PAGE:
“Mirror Image” by Nick Schofield

Serene-yet-surreal electronic music inspired by “the light and space” of Canada’s national art museum.

I recently finished reading Susanna Clarke’s Piranesi, her delightful and imaginative follow-up to 2004’s Jonathan Strange & Mr Norrell. The novel’s titular protagonist inhabits an otherworldly house containing an infinite number of halls filled with statues depicting all manner of mundane and fantastical people and creatures, and a good deal of Piranesi simply chronicles his exploration of this strange space.

Now, I’m not saying that Piranesi should ever be adapted into a movie or TV series (though we did enjoy BBC One’s Jonathan Strange & Mr Norrell a few years back). But if it ever was, then the producers might want to consider using Nick Schofield’s synthesizer music for some inspiration, if not the score.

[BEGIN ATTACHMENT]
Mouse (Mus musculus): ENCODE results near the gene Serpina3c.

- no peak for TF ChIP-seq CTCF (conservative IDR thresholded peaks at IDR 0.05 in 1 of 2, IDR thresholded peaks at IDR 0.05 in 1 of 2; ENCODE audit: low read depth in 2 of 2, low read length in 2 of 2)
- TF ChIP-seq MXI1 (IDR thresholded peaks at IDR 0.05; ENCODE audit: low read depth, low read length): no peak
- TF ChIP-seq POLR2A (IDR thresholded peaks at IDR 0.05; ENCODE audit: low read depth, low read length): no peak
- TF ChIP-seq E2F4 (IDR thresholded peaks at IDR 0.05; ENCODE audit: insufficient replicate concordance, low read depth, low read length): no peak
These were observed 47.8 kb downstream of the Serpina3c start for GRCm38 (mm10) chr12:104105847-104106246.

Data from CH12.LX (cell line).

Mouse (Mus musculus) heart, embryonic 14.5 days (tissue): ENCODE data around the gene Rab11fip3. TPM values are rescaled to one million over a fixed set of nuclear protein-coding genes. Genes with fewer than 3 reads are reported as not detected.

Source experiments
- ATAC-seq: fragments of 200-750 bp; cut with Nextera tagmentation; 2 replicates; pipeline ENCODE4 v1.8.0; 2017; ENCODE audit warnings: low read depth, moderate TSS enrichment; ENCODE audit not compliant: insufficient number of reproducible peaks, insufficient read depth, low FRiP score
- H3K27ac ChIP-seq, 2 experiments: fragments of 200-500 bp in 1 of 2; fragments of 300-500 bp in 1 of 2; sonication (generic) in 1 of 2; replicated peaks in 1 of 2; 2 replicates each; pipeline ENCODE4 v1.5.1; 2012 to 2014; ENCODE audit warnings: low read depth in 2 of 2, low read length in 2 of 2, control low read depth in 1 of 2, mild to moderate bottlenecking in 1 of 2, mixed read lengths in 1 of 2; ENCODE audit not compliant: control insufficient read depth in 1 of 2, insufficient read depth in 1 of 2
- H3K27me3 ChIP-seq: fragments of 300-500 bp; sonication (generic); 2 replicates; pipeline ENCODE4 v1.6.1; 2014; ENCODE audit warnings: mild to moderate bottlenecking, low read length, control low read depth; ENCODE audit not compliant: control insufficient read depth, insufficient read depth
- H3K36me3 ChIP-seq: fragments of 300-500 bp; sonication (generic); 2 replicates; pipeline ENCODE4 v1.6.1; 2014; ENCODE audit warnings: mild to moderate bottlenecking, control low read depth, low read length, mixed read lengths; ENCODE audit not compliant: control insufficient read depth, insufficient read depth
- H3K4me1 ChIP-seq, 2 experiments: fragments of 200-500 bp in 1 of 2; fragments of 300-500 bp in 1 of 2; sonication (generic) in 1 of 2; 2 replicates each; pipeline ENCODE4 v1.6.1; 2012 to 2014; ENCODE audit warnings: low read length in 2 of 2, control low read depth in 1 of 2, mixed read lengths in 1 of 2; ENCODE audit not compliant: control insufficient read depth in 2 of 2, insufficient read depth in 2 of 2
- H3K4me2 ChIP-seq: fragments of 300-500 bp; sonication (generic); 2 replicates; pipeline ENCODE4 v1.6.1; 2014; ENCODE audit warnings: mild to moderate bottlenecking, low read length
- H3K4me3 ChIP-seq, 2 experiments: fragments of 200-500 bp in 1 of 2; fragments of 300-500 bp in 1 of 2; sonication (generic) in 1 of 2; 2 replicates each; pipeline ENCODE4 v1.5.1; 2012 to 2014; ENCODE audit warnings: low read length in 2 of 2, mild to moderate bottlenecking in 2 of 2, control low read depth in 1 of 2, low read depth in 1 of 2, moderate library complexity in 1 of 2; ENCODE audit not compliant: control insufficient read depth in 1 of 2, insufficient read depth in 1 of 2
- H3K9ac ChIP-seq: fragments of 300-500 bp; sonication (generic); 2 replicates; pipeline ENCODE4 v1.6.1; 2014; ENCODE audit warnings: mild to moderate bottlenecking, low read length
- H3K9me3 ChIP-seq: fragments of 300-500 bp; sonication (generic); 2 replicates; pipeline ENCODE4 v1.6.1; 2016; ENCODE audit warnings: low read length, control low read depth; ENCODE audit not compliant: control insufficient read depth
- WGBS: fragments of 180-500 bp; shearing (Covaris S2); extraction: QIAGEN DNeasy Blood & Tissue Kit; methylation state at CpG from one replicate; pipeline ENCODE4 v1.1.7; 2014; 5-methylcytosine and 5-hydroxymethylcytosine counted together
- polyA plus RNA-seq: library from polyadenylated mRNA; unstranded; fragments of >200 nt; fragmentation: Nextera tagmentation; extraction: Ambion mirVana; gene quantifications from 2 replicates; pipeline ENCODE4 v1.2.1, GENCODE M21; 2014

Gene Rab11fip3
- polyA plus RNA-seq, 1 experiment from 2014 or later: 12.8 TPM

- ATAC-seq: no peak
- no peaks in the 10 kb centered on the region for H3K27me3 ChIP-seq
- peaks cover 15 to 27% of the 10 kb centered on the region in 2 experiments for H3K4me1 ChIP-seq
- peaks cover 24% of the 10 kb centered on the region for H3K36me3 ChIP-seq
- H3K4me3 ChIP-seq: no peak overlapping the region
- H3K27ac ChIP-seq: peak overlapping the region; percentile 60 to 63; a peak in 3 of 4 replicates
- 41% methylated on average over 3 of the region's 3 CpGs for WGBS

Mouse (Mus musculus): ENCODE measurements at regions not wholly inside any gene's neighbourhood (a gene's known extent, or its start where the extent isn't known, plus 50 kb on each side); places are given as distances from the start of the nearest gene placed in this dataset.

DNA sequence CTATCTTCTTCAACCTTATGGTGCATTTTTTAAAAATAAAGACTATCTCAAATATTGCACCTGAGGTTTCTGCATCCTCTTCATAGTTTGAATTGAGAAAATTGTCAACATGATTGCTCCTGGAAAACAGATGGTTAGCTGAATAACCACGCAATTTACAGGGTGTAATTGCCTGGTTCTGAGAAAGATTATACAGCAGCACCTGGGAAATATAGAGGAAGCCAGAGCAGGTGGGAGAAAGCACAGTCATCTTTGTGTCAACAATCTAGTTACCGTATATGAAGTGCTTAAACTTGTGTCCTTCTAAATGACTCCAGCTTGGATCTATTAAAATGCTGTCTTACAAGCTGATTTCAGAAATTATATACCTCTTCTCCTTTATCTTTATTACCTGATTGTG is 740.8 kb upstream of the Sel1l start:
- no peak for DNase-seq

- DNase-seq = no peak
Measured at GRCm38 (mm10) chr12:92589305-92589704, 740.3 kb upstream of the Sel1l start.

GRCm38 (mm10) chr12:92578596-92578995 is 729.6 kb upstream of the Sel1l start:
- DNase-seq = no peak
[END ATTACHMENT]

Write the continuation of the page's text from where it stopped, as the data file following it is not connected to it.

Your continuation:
“Mirror Image” — the first single from his upcoming Glass Gallery — is filled with bell-like chimes and fluttering tone clusters (courtesy of Schofield’s vintage Prophet-600 synthesizer) that are by turns serene and surreal. In other words, the perfect soundtrack for exploring and contemplating endless halls filled with exquisite statuary. (And oceans. Did I mention the oceans?)

It certainly doesn’t hurt that “Mirror Image,” like all of Glass Gallery’s songs, was inspired by “the light and space” of Ottawa’s National Gallery, which contains plenty of statues and sculpture of its own. Recommended for fans of Steve Hauschildt.

Glass Gallery will be released on February 5, 2021 by Backward Music.